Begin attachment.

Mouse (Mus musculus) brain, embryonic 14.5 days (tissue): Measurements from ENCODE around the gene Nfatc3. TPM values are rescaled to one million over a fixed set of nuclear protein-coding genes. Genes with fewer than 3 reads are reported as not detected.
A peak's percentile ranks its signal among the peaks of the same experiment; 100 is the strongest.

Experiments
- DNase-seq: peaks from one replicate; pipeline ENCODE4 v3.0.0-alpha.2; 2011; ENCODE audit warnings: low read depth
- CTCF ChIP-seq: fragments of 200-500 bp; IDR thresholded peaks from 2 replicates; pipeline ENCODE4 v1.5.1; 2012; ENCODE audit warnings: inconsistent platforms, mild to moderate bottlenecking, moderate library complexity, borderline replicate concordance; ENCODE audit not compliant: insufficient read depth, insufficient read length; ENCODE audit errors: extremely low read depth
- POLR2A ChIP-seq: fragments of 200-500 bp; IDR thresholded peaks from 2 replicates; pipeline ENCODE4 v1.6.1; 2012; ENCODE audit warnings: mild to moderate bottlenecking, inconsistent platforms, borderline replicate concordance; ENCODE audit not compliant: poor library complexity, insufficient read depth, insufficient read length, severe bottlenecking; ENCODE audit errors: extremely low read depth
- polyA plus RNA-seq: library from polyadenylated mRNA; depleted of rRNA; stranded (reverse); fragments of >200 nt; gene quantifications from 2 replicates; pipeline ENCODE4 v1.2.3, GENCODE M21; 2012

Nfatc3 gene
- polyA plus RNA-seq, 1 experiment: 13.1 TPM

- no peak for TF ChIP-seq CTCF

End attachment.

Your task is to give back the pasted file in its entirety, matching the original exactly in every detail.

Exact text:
Mouse (Mus musculus) brain, embryonic 14.5 days (tissue): Measurements from ENCODE around the gene Nfatc3. TPM values are rescaled to one million over a fixed set of nuclear protein-coding genes. Genes with fewer than 3 reads are reported as not detected.
A peak's percentile ranks its signal among the peaks of the same experiment; 100 is the strongest.

Experiments
- DNase-seq: peaks from one replicate; pipeline ENCODE4 v3.0.0-alpha.2; 2011; ENCODE audit warnings: low read depth
- CTCF ChIP-seq: fragments of 200-500 bp; IDR thresholded peaks from 2 replicates; pipeline ENCODE4 v1.5.1; 2012; ENCODE audit warnings: inconsistent platforms, mild to moderate bottlenecking, moderate library complexity, borderline replicate concordance; ENCODE audit not compliant: insufficient read depth, insufficient read length; ENCODE audit errors: extremely low read depth
- POLR2A ChIP-seq: fragments of 200-500 bp; IDR thresholded peaks from 2 replicates; pipeline ENCODE4 v1.6.1; 2012; ENCODE audit warnings: mild to moderate bottlenecking, inconsistent platforms, borderline replicate concordance; ENCODE audit not compliant: poor library complexity, insufficient read depth, insufficient read length, severe bottlenecking; ENCODE audit errors: extremely low read depth
- polyA plus RNA-seq: library from polyadenylated mRNA; depleted of rRNA; stranded (reverse); fragments of >200 nt; gene quantifications from 2 replicates; pipeline ENCODE4 v1.2.3, GENCODE M21; 2012

Nfatc3 gene
- polyA plus RNA-seq, 1 experiment: 13.1 TPM

- no peak for TF ChIP-seq CTCF